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Development Process
Posted on: July 26, 2006 at 12:00 AM
Software development can be looked at from two perspectives process and product.

Java: Development Process

Software development can be looked at from two perspectives process and product. Process is how you go about writing programs. Product is about the programming structures themselves (types, statements, classes, ...). Most programming books, as well as these notes, are concerned primarily with the product, eg, how to write a loop in a specific programming language. To be successful, you need to know all the product information, but you also have to master the process of software development, which is largely self-taught.

There are basic program development techniques which make program development much easier, and which are used by professional programmers for maximum effectiveness.

"The longest journey starts with a single step" - Chairman Mao

The following is advocated by many top developers. It's really effective in producing programs not only faster, but with better quality.

  • Start small - Start with a small working program. It doesn't have to do what you want, but it will get you started along the path of incremental development. See Start with a working program.
  • Incremental development - Starting with a small program, make a very small change toward your goal. Compile it and test it. When it works repeat the process with another small change. Also called Iterative Programming. See Iterative/Incremental Development.

More simple techniques

  • Pair programming - Work with someone else.
  • Use good coding practices - Be scrupulous about naming and indentation. See Java Coding Standards.
  • Know your tools - Choose good tools (editor, IDE, ...) and learn them well.

Intermediate techniques

As time goes on, you will want to do some of the following.

  • Save your programs -- you may be able to use them as the nucleus for another program.
  • Create you own library. When you write a good general class or method, add it to this library.
  • Refactor (rewrite) parts of a program if you realize there is a better way. A better written program will be less likely to have bugs and will be easier to extend for the next iteration.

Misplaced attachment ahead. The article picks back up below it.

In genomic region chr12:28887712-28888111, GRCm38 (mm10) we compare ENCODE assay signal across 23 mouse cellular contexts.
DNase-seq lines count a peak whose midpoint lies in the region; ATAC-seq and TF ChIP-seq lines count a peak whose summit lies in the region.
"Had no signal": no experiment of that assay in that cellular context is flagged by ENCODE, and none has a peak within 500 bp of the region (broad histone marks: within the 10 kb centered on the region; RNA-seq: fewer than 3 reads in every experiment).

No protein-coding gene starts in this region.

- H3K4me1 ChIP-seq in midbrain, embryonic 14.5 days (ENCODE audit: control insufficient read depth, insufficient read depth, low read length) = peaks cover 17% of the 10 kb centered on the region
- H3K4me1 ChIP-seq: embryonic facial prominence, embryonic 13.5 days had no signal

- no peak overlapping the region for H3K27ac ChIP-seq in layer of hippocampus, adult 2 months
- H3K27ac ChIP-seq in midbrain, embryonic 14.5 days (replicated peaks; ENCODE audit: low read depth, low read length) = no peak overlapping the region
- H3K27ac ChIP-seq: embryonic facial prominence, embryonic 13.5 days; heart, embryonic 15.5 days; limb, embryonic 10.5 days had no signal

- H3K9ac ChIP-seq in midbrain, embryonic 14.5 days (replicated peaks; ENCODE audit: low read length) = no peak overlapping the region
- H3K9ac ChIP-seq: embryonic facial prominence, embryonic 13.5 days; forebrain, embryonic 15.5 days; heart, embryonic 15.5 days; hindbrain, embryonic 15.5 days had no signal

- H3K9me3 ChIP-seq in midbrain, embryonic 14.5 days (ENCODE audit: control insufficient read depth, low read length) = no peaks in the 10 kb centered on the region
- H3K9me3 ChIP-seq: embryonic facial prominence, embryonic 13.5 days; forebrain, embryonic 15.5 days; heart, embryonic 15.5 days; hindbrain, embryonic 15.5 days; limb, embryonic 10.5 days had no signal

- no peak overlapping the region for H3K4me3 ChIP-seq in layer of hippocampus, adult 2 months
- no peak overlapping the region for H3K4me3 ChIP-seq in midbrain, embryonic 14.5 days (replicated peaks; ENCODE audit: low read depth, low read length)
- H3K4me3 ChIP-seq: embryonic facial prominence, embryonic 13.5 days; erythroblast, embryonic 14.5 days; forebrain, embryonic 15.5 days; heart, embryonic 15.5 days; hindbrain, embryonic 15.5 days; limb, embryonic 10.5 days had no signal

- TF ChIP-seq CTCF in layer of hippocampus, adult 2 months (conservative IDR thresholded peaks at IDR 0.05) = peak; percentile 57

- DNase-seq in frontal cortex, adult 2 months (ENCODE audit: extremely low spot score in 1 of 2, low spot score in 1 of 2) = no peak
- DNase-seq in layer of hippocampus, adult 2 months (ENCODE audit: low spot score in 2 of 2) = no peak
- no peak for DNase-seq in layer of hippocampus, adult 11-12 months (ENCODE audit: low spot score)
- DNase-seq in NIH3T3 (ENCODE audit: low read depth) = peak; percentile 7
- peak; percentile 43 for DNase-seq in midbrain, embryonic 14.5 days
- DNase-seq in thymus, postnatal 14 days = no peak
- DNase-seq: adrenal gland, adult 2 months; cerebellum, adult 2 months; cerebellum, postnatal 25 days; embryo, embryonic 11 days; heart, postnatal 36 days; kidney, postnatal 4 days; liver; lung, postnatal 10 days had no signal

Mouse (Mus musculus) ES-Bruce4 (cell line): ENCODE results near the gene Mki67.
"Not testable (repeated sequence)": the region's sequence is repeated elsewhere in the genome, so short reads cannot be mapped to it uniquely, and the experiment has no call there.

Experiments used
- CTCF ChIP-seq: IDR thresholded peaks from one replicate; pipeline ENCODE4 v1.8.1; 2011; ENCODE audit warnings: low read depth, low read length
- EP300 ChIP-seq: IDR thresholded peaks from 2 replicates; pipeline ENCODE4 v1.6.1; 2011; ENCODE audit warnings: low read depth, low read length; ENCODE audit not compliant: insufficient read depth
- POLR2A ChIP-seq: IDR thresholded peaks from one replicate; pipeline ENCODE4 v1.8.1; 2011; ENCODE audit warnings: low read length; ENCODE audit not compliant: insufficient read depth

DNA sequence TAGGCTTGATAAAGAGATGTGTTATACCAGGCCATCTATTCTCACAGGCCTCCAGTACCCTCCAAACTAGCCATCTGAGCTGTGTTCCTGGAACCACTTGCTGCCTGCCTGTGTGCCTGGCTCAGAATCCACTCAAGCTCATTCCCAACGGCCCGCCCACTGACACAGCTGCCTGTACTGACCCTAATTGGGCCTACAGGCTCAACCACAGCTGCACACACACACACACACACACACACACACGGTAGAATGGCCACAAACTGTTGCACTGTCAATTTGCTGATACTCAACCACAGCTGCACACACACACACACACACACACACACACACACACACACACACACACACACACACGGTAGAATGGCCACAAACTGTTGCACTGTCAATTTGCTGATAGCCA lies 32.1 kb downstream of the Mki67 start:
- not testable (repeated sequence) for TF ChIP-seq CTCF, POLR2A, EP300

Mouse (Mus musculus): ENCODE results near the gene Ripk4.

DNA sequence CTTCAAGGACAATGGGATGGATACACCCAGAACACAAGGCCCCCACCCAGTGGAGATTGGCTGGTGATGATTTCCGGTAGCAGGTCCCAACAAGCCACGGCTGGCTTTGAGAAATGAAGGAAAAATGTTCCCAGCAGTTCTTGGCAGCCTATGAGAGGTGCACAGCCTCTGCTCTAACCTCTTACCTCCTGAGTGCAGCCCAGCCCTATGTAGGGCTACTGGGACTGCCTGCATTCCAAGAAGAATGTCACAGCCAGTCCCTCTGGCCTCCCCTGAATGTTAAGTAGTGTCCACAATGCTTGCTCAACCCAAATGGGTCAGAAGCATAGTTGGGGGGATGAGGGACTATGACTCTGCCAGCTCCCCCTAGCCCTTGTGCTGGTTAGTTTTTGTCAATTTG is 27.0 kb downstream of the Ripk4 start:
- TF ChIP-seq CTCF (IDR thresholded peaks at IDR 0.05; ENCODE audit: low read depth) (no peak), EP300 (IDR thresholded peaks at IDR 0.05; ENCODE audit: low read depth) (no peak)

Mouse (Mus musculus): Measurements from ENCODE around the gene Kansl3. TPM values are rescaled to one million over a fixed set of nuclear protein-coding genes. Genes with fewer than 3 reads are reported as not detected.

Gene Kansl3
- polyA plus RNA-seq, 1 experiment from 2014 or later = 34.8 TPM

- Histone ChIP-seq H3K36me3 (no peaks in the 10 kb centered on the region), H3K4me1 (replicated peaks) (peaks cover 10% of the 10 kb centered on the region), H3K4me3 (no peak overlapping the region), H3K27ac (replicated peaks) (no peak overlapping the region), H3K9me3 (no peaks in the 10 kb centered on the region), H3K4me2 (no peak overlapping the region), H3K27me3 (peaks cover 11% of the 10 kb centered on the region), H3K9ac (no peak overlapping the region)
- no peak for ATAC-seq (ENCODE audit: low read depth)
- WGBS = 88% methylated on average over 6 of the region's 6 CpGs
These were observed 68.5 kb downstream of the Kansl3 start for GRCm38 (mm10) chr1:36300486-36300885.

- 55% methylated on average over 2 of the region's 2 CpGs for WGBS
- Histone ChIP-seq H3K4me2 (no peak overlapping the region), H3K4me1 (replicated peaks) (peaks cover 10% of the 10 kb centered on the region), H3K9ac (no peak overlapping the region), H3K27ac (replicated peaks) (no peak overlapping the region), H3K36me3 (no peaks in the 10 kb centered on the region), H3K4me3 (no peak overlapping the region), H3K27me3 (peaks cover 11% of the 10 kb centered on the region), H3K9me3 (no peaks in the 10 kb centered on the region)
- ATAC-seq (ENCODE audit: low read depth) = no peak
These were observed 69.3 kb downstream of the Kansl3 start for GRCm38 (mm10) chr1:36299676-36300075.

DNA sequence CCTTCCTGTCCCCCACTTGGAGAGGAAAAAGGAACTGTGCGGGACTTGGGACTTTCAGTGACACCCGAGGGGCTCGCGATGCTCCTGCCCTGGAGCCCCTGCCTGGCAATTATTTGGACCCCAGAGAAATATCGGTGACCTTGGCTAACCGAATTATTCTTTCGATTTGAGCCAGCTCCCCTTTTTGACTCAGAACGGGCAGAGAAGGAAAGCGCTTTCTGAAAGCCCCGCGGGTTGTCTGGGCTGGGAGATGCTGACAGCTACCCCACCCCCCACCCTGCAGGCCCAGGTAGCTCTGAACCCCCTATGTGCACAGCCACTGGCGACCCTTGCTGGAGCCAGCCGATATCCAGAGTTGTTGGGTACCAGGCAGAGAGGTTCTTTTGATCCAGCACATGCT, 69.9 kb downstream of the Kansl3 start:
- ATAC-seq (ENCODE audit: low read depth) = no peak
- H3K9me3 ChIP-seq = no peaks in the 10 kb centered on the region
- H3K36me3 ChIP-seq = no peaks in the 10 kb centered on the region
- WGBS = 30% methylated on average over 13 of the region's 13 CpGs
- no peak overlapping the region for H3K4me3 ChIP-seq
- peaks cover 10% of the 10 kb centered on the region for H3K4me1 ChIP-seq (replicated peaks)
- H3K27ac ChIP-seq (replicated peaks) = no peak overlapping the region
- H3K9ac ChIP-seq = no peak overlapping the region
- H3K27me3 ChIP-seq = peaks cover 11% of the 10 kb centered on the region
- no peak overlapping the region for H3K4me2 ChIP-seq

• Use an IDE (Integrated Development Environment), eg, NetBeans, Eclipse, or JBuilder (see IDEs. A Java IDE requires learning, and therefore may not be a good choice for beginning programmers. However, after you are comfortable developing simple Java programs with a text editor and the JDK, the advantages of an IDE for creating user interfaces and debugging can be significant. As with all tools, learn to use it well. Check the menus for options that might be useful.

Best Practices

In any field the most effective techniques become enshrined as Best Practices. There are lots of good books (and lots that aren't good!). Here are some that I've found very good, and all of them are very readable, even enjoyable!

  • Code Complete second edition by Steve McConnell, Microsoft Press, 2004. Don't be put off by this being a Microsoft book. It's full of wonderful coding and process advice that you can use after your first programming course.
  • The Pragmatic Programmer by Andrew Hunt and David Thomas, Addison-Wesley, 2000. Filled with good product and process advice for the intermediate+ programmer.
  • Rapid Development by Steve McConnell again, Microsoft Press, 1996. This is still great, tho it could use a little updating in view of some "agile" development methodologies like Extreme Programming. This is filled with facts that everyone who works on or manages a major software development should read.
Copyleft 2005 Fred Swartz MIT License
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